Mike D'Angelo’s review published on Letterboxd:
[originally written as part of my first report from TIFF '14 for The Dissolve; I'd just trashed Men, Women & Children in the previous paragraph.]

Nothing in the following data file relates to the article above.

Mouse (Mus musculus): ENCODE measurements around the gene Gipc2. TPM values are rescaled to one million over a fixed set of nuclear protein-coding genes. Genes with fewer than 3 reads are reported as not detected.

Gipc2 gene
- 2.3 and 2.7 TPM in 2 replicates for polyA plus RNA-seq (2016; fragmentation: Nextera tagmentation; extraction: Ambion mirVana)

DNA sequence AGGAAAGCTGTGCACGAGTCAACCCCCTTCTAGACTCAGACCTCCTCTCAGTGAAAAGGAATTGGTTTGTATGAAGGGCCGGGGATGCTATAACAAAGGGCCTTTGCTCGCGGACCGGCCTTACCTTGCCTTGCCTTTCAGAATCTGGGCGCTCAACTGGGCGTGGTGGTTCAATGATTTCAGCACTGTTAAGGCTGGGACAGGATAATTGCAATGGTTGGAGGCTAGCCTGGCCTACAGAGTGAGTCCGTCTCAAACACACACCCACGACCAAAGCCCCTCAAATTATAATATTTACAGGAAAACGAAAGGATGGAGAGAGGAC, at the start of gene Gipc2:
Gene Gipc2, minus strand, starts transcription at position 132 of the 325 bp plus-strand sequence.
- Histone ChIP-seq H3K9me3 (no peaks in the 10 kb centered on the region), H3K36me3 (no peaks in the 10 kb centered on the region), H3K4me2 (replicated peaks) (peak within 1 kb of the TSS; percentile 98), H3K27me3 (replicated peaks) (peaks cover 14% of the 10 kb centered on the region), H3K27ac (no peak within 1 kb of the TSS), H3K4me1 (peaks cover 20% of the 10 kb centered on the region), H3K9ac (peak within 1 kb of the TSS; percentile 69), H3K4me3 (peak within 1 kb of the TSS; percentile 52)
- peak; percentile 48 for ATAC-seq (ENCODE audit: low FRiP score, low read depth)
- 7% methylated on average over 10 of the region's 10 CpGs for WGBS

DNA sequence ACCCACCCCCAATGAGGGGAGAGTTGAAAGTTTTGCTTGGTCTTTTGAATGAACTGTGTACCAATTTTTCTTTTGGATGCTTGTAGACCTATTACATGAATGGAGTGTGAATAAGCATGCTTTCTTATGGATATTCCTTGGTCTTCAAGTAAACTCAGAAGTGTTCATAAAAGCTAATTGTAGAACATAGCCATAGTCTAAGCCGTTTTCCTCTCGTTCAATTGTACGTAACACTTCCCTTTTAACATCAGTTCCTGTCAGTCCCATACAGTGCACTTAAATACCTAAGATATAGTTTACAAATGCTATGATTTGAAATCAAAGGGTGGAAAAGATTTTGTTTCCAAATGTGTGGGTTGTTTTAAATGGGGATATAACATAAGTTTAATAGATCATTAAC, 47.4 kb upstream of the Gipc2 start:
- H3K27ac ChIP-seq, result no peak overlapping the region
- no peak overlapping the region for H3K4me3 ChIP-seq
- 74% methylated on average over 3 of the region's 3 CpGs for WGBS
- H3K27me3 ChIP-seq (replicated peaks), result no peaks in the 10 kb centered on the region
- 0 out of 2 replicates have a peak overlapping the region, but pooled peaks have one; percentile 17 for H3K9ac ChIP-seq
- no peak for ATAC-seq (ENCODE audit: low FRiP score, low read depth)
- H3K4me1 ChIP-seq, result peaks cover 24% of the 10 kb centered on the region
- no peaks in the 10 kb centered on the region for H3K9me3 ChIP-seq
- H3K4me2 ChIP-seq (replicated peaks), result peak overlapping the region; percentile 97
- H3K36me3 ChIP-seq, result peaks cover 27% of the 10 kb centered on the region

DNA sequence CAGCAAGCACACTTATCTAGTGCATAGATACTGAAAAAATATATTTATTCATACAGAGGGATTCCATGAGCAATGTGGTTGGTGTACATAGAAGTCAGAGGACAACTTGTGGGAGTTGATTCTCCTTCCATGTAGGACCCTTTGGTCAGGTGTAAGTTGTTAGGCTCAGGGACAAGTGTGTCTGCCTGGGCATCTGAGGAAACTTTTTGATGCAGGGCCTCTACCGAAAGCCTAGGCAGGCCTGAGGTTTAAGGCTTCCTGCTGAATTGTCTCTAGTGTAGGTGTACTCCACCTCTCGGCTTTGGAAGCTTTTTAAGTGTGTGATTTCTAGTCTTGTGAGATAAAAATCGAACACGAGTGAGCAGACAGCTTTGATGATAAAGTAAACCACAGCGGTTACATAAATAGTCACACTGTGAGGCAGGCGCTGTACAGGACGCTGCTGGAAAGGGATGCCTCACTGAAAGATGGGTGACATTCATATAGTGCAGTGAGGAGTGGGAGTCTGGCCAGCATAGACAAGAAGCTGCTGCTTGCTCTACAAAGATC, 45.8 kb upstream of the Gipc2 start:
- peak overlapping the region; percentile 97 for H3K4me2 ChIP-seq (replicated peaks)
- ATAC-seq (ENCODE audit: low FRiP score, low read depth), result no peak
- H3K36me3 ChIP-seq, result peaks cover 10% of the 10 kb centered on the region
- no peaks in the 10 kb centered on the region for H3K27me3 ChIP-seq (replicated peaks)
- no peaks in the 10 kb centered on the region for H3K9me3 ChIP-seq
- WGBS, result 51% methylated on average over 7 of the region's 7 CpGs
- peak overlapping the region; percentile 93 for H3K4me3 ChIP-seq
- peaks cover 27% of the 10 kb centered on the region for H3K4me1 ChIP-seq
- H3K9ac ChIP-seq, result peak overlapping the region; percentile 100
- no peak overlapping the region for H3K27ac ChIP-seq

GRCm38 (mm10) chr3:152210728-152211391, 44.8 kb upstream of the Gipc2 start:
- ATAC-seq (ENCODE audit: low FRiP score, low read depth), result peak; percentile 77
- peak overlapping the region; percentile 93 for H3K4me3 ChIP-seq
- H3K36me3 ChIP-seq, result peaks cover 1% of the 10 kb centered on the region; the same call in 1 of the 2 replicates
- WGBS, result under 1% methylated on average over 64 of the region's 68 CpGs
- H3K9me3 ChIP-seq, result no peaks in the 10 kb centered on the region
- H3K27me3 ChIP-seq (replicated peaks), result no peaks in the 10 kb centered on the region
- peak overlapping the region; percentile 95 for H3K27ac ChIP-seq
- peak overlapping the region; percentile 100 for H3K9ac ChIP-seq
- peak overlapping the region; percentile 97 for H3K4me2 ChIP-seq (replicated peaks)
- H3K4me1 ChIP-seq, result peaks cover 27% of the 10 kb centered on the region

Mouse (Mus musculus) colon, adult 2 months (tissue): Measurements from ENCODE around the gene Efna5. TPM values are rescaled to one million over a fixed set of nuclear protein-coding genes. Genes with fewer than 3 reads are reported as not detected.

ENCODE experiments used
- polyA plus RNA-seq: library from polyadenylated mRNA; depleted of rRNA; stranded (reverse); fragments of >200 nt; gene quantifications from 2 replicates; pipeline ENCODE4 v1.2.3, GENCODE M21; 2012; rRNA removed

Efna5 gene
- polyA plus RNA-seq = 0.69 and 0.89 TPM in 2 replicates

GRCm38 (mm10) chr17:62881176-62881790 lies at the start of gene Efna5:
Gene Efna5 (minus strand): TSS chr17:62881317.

On the surface, Lucas Belvaux’s Not My Type (pompous alternate title: Men & Women) appears equally unpersuasive, with a high-concept premise that could easily serve as the basis for a truly dire rom-com. He’s a philosophy professor who quotes Kant in casual conversation and doesn’t even own a TV set! She’s a hairdresser who’s obsessed with Jennifer Aniston’s love life and spends her weekends performing at karaoke bars! How will this relationship ever work?!? Rather than mine such a goofy scenario for comedy, however, Belvaux (Rapt) takes it seriously, allowing both lovers to emerge as complex people who transcend their respective stereotypes, even as they also embody them. The notion that opposites attract is such a tired cliché that, paradoxically, it was ripe for reassessment; working from a novel by Philippe Vilain, Belvaux painstakingly explores all the reasons why it’s true and false, so deftly that it’s hard to be sure whether one is meant to be rooting for the couple or against them. With the wrong actors, it might not have worked, but Not My Type features two of the best performances I’ve seen all year (not just at TIFF), with Emilie Dequenne tearing into her perpetually cheerful dynamo—a role light years removed from her feral, star-making turn as the Dardennes’ Rosetta—and Loïc Corbery finding startling depth and a rich vein of dry humor in his intellectual commitment-phobe. Because a glance at the film’s synopsis does it no favors, it’s buzz-free at the moment, and is liable to slip under the radar, just as all of Belvaux’s previous films have. That’d be a shame, as he’s exactly the sort of underrated talent a festival like this one should help folks discover.